America's First Ideological Dispute

Document Sample
America's First Ideological Dispute Powered By Docstoc
					Today’s Lecture:

Race and Ideology in the New Republic

Number:

10

Lecture Organization: • Class Announcements • Understanding Colonial Economics • How Did Slavery Start?

• The Statistics
• Agrarian Ideology

• Federalist Ideology • America’s First Ideological Divide
Time

• Ideology and Hegemony

Part II: Development of American Politics

Understanding Colonial Economics

colonial economics -- To understand American slavery, we must also understand something about colonial economics

Understanding Colonial Economics

labor/land ratio -- England has a land problem; we have a labor problem subsistence-plus farming

-- 95% live off the land; sell the rest at the local farmer’s market
-- no mass production (production for sale) substantial barter economy -- economics is about trading something more than buying it -- there isn’t much money used

Understanding Colonial Economics

competing economic models -- there are different economic models in the colonies single cash crop farming • Rice in the deep south (later cotton) -- labor needs are horribly intense -- hard labor

Understanding Colonial Economics

competing economic models -- there are different economic models in the colonies diversified-crop farming • grains, corn, produce, etc. -- less labor involved

Understanding Colonial Economics

competing economic models -- there are different economic models in the colonies merchant commerce -- sea port towns -- economy is more liquid (foreign currency)

New England
Rural middle north

Upper South Deep South

• Port towns (sea merchants) • very little slavery (house slavery) • Diversified crops & grain farming • (different labor needs – very little slavery) • Single-crop plantation model (tobacco); • Slavery • Single-crop plantation model (rice, cotton later); • Slavery

Understanding Colonial Economics

new, emergent economic model finance capitalism -- capital-intensive, making money from money • stock markets • insurance • manufacturing • corporations

• banking

Understanding Colonial Economics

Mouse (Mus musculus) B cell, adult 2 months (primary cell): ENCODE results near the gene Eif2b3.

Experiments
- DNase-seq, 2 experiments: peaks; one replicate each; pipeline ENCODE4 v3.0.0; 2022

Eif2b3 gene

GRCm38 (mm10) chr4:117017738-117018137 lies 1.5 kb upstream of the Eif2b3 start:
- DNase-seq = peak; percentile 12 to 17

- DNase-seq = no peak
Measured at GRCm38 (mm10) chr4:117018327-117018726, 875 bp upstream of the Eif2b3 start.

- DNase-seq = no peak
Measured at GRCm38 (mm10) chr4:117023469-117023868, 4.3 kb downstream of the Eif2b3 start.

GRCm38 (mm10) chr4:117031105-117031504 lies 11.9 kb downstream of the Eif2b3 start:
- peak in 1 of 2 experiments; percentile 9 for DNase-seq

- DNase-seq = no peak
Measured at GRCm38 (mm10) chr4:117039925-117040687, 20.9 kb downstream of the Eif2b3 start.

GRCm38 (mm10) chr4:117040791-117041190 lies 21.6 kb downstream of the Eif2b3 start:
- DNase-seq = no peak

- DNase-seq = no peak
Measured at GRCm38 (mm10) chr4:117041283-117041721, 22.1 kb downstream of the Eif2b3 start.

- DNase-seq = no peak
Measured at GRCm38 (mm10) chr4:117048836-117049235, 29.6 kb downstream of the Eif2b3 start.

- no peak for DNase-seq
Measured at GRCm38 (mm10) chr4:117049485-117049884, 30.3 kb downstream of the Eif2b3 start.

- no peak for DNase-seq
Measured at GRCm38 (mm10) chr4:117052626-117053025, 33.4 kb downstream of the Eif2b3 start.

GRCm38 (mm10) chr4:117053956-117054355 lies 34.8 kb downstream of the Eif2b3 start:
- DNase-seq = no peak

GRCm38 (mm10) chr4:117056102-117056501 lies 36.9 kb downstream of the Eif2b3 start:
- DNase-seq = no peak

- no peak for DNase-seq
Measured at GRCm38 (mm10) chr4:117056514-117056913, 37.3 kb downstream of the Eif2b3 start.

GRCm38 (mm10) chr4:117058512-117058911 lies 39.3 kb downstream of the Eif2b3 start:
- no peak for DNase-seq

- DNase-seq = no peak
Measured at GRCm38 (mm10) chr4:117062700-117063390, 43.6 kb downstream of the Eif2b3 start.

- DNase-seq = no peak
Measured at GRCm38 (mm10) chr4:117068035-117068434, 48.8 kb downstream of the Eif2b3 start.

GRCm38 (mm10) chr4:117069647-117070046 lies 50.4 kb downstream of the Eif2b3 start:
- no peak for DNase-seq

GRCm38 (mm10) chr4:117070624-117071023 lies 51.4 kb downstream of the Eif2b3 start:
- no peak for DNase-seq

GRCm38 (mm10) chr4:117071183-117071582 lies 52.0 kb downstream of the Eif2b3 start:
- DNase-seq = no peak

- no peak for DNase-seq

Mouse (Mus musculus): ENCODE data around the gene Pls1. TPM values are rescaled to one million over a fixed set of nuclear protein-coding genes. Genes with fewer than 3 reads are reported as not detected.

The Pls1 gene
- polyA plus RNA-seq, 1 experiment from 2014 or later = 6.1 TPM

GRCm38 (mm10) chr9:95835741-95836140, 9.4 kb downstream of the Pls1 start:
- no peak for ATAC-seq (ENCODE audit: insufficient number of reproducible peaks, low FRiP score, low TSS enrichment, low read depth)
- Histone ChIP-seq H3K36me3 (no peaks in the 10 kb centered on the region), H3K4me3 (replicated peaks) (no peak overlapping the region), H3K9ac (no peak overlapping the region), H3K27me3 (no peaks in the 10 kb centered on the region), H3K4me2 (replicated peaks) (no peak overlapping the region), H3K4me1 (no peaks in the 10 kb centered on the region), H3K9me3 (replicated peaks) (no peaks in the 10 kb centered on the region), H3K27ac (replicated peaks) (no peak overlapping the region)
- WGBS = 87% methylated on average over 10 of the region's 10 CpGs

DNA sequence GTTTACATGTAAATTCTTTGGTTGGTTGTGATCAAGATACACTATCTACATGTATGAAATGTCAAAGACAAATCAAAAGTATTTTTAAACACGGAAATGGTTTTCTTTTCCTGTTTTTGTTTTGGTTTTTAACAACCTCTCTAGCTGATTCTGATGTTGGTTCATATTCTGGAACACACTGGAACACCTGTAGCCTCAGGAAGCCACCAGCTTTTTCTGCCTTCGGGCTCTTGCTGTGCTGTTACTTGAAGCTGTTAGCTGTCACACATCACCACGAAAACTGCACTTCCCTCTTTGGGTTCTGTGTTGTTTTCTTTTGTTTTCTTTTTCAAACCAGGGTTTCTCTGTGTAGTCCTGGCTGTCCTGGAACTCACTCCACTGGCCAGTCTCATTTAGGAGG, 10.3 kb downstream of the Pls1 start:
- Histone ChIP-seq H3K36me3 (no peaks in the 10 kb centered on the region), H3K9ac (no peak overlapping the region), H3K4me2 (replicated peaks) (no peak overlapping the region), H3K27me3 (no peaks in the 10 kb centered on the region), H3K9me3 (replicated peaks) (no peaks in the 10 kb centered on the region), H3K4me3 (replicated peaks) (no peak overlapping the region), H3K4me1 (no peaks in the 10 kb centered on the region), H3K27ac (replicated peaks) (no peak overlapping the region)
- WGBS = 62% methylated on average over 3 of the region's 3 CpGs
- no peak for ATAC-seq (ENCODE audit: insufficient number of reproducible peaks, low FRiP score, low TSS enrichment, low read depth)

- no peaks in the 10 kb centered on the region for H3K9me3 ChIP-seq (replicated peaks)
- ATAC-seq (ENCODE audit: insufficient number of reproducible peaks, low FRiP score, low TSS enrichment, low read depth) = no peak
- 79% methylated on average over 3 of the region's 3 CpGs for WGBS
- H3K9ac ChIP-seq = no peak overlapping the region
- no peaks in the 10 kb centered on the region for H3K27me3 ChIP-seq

new, emergent economic model finance capitalism -- America doesn’t have banks until after the revolution. -- northeastern Americans wants to start making money the way the English do. -- the north will be the first to: • have banks • have the stock market • have railroads, canals, technology, corporations, etc -- think of where the industrial belt is?

Understanding Colonial Economics

plantation slavery -- there is one exception to the claim that the American colonies were using subsistence-plus farming … -- plantation farmers were an elite group -- culturally, they were mimicking the aristocratic barons in England [explain this] • gentrified elites in the culture [explain that] • mention Jefferson and Monticello

Understanding Colonial Economics

plantation slavery consignment system -- planters had to send cash crops to England for sale [explain why – mercantilism] -- received consumer goods in return • Wedgewood china, leather saddles, new suits, etc. (English and Scottish brokers would do the transaction)

-- planter took all the risks
• insurance, bad crop year, bad price (market), running debts

Understanding Colonial Economics

plantation slavery consignment system debtor-creditor relationship

-- vicious back then
• debtor’s prisons • debts passed on to sons via inheritance -- farmers were always getting deeper in debt to these banking and financial interests

Understanding Colonial Economics

plantation slavery consignment system debtor-creditor relationship

-- planters who were in debt:
• Jefferson died horribly in debt (but also spent lavishly) • Washington plantation (Mount Vernon) was losing money for over a decade after the revolutionary war

Understanding Colonial Economics

how slavery fits in the north -- 10% of the African American slave population -- “House Slavery” -- Begins to dies out around the time of the revolution (roughly). -- not coincidentally, the north begins to adopt the new institutions faster.

Understanding Colonial Economics

how slavery fits in the south -- 90% of the African American slave population -- Plantation Slavery -- Will not die out around the time of the revolution -- Will shun the new institutions -- It will try to expand slavery and cling to an outmoded economic model through the 1800s.
Time

How Did Slavery Start

the slave trade -- think about how descendants of non-enslaved Americans arrived here versus how descendants of slaves arrived here

of defiant captives. Slaves were branded like farm animals. [Source: for rum, codfish, salt, and Spanish money. Arabs ran slave markets Kenneth Davis]. West on Indies West Africa’s west coast. [Source: Kenneth Davis]. Africa years Break-in period was 3